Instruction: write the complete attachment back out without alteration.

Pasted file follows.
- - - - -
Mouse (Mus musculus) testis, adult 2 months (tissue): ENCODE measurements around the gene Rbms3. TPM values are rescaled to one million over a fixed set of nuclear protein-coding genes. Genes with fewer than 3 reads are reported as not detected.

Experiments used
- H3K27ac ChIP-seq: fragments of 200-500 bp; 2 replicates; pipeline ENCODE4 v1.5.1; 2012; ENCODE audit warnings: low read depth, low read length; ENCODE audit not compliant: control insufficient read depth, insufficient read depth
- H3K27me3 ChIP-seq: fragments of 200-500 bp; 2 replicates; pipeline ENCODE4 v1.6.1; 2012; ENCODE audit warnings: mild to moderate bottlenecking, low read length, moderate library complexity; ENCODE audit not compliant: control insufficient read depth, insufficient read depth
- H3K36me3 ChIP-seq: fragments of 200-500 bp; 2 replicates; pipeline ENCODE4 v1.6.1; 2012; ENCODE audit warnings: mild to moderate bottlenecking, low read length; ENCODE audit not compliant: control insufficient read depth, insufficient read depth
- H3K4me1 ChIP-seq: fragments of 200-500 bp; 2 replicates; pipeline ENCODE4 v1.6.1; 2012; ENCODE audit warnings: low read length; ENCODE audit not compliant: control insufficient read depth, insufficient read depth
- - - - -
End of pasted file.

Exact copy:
Mouse (Mus musculus) testis, adult 2 months (tissue): ENCODE measurements around the gene Rbms3. TPM values are rescaled to one million over a fixed set of nuclear protein-coding genes. Genes with fewer than 3 reads are reported as not detected.

Experiments used
- H3K27ac ChIP-seq: fragments of 200-500 bp; 2 replicates; pipeline ENCODE4 v1.5.1; 2012; ENCODE audit warnings: low read depth, low read length; ENCODE audit not compliant: control insufficient read depth, insufficient read depth
- H3K27me3 ChIP-seq: fragments of 200-500 bp; 2 replicates; pipeline ENCODE4 v1.6.1; 2012; ENCODE audit warnings: mild to moderate bottlenecking, low read length, moderate library complexity; ENCODE audit not compliant: control insufficient read depth, insufficient read depth
- H3K36me3 ChIP-seq: fragments of 200-500 bp; 2 replicates; pipeline ENCODE4 v1.6.1; 2012; ENCODE audit warnings: mild to moderate bottlenecking, low read length; ENCODE audit not compliant: control insufficient read depth, insufficient read depth
- H3K4me1 ChIP-seq: fragments of 200-500 bp; 2 replicates; pipeline ENCODE4 v1.6.1; 2012; ENCODE audit warnings: low read length; ENCODE audit not compliant: control insufficient read depth, insufficient read depth